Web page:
“I still kept fighting in some systems like seidokaikan, free fight, K-1 and for fun I was in the show wrestling fights in Japan for large groups of public. Of course, I had many students training with me and fighting for the Kamakura dojo, so that also took me around the world twice. I’ve coached Remco Pardoel in the UFC, coached Ivar Vochinskiy in cage fighting, Fred Hamaker in the UFC, Mourad Bouzidi and Daniel Ghita in K-1 together with Anil Dubar. My kyokushin students fought everywhere. Cem Senol fought from the USA to Japan. I gave many seminars in Netherlands, Belgium, Germany, Poland, Hungary, Japan, Romania, Iran you name it. In 2012 I reformed our kyokushin organization, the IBK International Budokai and started running it with my personal assistent Dutch kempo and full contact karate instructor, Robert Pepels. We made the IBK strong with many activities like international seminars and tournaments. Robert is an expert in many arts and works with great dedication for real Budokai.”

Gordeau goes on to explain the purpose of IBK and how it’s expanding martial arts throughout Europe and Japan. He says it’s about the sport and love for the sport.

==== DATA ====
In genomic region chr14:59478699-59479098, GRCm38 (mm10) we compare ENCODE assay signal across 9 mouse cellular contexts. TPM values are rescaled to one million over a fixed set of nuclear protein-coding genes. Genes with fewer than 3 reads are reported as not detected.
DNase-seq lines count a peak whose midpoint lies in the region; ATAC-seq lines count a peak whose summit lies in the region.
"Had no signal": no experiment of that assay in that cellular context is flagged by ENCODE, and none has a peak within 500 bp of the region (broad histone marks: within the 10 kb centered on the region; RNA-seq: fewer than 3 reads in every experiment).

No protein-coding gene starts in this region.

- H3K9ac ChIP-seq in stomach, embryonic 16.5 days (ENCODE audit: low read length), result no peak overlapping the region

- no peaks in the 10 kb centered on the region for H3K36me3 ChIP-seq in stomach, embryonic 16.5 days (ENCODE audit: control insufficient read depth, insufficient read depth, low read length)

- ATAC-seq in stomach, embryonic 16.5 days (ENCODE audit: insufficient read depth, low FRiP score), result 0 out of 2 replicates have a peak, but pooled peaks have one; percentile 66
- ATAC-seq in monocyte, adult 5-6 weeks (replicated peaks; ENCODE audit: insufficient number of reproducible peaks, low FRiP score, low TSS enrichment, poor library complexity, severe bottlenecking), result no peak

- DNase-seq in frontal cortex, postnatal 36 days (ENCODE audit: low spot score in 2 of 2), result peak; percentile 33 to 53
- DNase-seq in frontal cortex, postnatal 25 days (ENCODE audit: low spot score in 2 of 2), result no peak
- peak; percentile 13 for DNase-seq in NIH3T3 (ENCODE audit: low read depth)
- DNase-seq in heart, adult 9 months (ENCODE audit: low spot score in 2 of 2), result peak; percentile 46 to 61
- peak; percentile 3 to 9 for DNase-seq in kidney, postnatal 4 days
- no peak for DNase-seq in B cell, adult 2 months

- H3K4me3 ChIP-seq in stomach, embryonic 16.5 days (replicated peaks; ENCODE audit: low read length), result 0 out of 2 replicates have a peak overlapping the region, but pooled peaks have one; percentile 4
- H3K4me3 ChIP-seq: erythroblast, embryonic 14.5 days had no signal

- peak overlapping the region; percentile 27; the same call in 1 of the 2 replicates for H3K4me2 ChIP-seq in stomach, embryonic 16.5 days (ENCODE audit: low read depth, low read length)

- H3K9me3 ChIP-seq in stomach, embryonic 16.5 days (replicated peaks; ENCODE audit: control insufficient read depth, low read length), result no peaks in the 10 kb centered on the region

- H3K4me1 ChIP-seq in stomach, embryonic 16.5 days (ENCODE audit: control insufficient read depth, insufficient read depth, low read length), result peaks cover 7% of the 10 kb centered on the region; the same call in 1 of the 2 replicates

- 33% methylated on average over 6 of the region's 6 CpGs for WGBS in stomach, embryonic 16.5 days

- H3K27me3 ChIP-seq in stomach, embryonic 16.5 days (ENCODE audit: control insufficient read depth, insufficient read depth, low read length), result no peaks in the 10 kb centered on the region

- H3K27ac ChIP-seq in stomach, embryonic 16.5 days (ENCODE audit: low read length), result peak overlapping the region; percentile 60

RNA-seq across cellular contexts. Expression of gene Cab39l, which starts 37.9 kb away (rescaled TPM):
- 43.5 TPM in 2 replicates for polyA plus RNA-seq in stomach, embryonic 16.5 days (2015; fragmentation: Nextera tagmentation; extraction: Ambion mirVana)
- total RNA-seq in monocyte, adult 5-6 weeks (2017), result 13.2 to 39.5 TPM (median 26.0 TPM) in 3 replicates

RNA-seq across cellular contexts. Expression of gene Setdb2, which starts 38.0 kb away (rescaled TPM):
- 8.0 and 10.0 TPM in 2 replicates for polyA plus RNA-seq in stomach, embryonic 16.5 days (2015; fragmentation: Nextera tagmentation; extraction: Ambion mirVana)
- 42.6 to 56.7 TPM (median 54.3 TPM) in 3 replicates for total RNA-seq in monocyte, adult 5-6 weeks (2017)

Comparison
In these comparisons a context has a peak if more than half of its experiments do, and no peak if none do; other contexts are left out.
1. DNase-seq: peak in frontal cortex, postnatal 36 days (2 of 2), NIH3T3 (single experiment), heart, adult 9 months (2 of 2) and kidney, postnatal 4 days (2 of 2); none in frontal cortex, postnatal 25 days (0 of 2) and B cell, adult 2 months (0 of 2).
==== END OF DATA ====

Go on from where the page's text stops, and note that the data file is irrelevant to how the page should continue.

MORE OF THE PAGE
“The IBK International Budoka’s main purpose is to spread the traditional full contact kyokushin karate, but we also have other styles on board like shidokan karate, kenpokai karate, Brazilian Jiu Jitsu, kickboxing and combative defense which is run by Robert Pepels and Cem Senol. Cem Senol recently stopped his active fighting career by doing a 100 man Kumite and now is also a board member of IBK. Me, Rob and Cem travel to many countries for seminars and tournaments or coaching our fighters. We have been to Japan many times the last four years. IBK is active in about nine countries but the main board and dojos are in the Netherlands, Kamakura Gordeau dojo, Ashigaru Pepels dojo and Osaka Senol dojo. IBK is not about money but about real martial arts.”

The UFC Today

The UFC has changed a lot since 1993. Gordeau has ties to the promotion, obviously, but he feels the promotion has lost its way since the original event he was a part of all those years ago.